Urban Ride of the Future? GM’s EN-V

GM's EN-V concept

“They all laughed at Christopher Columbus, when he said the world was round.” So goes the old Gershwin song. And so goes GM with its urban concept “cars,” the two-wheeled EN-Vs it will showcase at the World Expo in Shanghai.

The idea is revolutionary: End congestion in cities, eliminate accidents, end pollution. And this is coming from GM?! Indeed so, and we have a video after the jump explaining the why’s if not the how’s. CNET’s Car Tech blog does tell us, however, that

the vehicle combines a GPS with vehicle-to-vehicle communications and distance-sensing technologies so that the EN-V concept can be driven manually and autonomously. This capability offers the promise of reducing traffic congestion by allowing EN-V to automatically select the fastest route based on real-time traffic information.

EN-V (Electronic Networked-Vehicle) is an offshoot of the PUMA concept developed by Segway, GM’s partner in developing the EN-V powertrain. Director of the program Chris Borroni-Bird explains how the “car” answers the needs for urban mobility.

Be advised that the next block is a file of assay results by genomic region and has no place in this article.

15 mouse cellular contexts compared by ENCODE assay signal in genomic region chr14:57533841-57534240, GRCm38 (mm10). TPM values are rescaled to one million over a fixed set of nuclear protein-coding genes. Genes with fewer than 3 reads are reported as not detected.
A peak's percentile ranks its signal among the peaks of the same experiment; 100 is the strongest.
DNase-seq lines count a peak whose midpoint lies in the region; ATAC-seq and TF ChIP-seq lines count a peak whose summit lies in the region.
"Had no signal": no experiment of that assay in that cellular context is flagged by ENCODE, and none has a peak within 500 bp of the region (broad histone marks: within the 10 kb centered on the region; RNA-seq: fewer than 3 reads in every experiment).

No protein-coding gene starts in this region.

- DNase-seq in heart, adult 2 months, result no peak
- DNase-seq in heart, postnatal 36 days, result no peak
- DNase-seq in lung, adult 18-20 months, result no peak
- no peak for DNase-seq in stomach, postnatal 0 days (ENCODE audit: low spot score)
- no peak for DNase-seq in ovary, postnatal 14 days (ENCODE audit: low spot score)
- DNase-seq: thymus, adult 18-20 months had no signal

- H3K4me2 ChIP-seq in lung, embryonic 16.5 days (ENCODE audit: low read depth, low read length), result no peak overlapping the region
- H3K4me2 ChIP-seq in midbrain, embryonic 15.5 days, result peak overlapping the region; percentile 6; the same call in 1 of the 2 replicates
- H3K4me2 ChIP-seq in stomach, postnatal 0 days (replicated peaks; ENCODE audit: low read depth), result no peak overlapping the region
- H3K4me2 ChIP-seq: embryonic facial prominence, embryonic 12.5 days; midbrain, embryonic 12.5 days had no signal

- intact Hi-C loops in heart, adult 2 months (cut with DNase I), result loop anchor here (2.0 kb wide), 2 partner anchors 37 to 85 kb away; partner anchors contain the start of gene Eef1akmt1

I think most of us could point out flaws in the EN-V design (unsafe in an accident, blind spots, too small, etc.). But it’s hard to refute the conditions that make such a concept at least a plausible response. Traffic in our cities gets worse and worse; accidents proliferate; smog is nearly uncontrollable.

Here’s a graphic showing time wasted in rush-hour congestion in our major cities. (The red line represents conditions in 1997; the gray area, today. Go here for a larger view.)

The EN-V would be usable only in controlled conditions (running in its own lanes, for instance) and in downtowns. Driving in both outlying areas and the inner city would seem beyond its capabilities. But, hey, it’s a response to a problem that can only grow worse, and something like it, in my opinion, is bound to come.

What do you think about the feasibility of the EN-V? Will we get such vehicles in the next twenty years in our cities?


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1 Comment

  1. The EN-V looks like it would reduce some of the problems urban commuters face on the road every day, but I wonder why it’s built for two (don’t most commuters travel solo?) and why it doesn’t have a built-in desk, so you can take advantage of the fact that it can drive itself by getting some work done on the way to and from the office. For now, I’ll keep riding to work on my bike, thanks.

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